Monday, May 27, 2013


I'm a tall woman, and rarely feel small in a crowd, but this past weekend I felt like a little shrimp.

On Sunday I attended my aunt's 90th birthday celebrations. My aunt wanted a dinner with family, but didn't want a party. Hmm. OK. So we had a gathering of family and friends for a large dinner, to celebrate Marcelle's birthday, but it wasn't a party, per se, even though there was a birthday cake and I saw cousins and friends, dare I say, I usually only see at weddings or funerals. It was so nice to see everyone under such auspicious circumstances.

I saw a cousin, John,  I haven't seen in years. His brothers are all a bit older than me, and as a kid intimidated me. I saw these big tall guys, who were older, and I was the only little girl around, and just got shy on them. Well, I think I had reason to feel intimidated as a kid. These boys were tall, and are tall. My cousins are all well over six feet. My cousin John's two boys are seven feet and seven feet two inches respectively. Now that's tall!

Honestly, I had to get on my tippy toes to hug these guys. That is just unheard of for me.

When I was in China a few years ago, I remember getting mobbed on the Bund in Shanghai, by groups of Chinese that wanted their photo taken with me, because of my height. When I was climbing the Great Wall, I had Chinese families stop me, to have their photos taken with me, standing on their tippy-toes, trying to be as tall as me. Now I know how these people felt. I wasn't standing on my tippy-toes with my cousins, but I sure wasn't seeing eye to eye, till we sat down. It was a neat experience.

My Aunt Marcelle, the birthday girl,
my cousin Tony and my Mom (BTW my Mom isn't small either)

Monday, May 13, 2013

Documentaries are to Canada...

... what Jazz is to America. At least that's what a slide flashed us before each documentary I recently saw at Toronto's Hot Docs (that's hot documentaries) film festival.

I'm a film buff — always have been. I've always meant to get more involved with TIFF in September, but have been overwhelmed by the line-ups and options. Hot Docs seemed much more manageable to me, and still had the high quality and cache. This year was the twentieth anniversary of Hot Docs, and the selections were outstanding.

Initially Belinda and I booked a ten ticket package, thinking five films each would be plenty. What with trying to coordinate what we wanted to see, without taking time off work, our personal commitments and being able to coordinate the locations of the films so that we weren't necessarily running across downtown, at first seemed daunting. We easily managed to coordinate the five selections, locations, and times. Success.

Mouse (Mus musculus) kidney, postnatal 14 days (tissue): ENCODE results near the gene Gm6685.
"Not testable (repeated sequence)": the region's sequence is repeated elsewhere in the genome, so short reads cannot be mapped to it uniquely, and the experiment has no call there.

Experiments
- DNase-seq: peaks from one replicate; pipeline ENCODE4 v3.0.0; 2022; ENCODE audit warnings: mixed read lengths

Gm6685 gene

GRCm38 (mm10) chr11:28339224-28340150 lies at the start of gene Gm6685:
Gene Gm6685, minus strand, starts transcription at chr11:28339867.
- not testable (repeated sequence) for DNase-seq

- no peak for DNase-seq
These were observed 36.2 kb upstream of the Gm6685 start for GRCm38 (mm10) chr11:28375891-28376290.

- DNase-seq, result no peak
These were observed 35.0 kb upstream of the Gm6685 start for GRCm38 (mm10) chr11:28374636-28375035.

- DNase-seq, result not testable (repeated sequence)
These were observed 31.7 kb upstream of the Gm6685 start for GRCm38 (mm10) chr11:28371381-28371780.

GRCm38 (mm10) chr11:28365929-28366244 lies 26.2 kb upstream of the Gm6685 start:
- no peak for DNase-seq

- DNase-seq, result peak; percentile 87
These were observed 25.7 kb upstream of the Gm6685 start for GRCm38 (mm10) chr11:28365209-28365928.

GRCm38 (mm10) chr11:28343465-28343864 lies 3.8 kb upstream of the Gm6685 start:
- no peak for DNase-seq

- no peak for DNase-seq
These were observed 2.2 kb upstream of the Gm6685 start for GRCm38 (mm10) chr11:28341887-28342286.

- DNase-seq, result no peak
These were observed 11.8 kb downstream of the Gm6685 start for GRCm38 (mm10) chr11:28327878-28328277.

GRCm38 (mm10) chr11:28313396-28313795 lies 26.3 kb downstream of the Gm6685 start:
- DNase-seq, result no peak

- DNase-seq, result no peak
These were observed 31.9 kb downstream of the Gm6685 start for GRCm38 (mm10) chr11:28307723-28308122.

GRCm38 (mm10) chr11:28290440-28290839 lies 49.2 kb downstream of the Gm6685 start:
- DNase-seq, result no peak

Expedition to the End of the World at TIFF's Lightbox was our first film, with a Q & A by the director and producer post show. What a beautifully shot documentary, with a quirky cadre of stars set on top of a gorgeous soundtrack that went from Mozart to techno rock. I've noticed that since their appearance in Toronto, they are hitting Europe by storm and winning awards. Kudos to them.

Sunday had three docs scheduled, all showing back to back at the ROM — how convenient. We saw, The Only Son, The Life and Crimes of Doris Payne and Terms and Conditions on Sunday afternoon.

The Only Son took me back to my lovely memories of Nepal and the people I encountered there. The Life and Crimes of Doris Payne was a surprisingly interesting look at a seventy-something jewel thief and her matter of fact attitude. Terms and Conditions made me think about what I was saying and doing on the internet and showed me how big brother IS watching. It was a full day. After each film we were asked to rate them. How could I not give these movies a good rating. I mean, in each case, I wasn't bored, there was a captivating story, well thought out, I was entertained, amused and made to think.

Wednesday after work, Belinda and I took the red rocket downtown to watch our last film, In God we Trust, the Bernie Madoff story, as told by his personal assistant,  Eleanor Squillar. Wow. This film pointed out the excess and craziness of Madoff's story. Needless to say, a post screening Q & A with the directors and Eleanor made for a lively discussion.

Q & A post screening of In God we Trust
But, there were more films I still wanted to see. I also went to see Muscle Shoals at the Bloor Cinema. I don't think there wasn't one person smiling when they left that screening. Throughout the film I saw heads bobbing, toes tapping and heard people questioning what Keith Richards was saying. It was pure fun and delight as the story of Muscle Shoals Alabama was told. I would love to have the soundtrack to that film. I probably have a lot of it as I scour my music collection, but to have it all in one take, would be great. This film ultimately won the viewers choice award at the end of the festival.

Hot Docs is over, but Belinda and I are still hitting the docs we missed, which are still playing at the Bloor Cinema. On Friday we saw The Manor. The Manor is a strip joint on the edge of Guelph Ontario, but plays a supporting role to the main players, the Cohen family and their family dynamics. Is any family normal, whatever that is? But this family was willing to show the raw underbelly that made them tick. 

Yes, we have one more doc slated, Scatter my Ashes at Bergdorf's. Hot Docs here I come.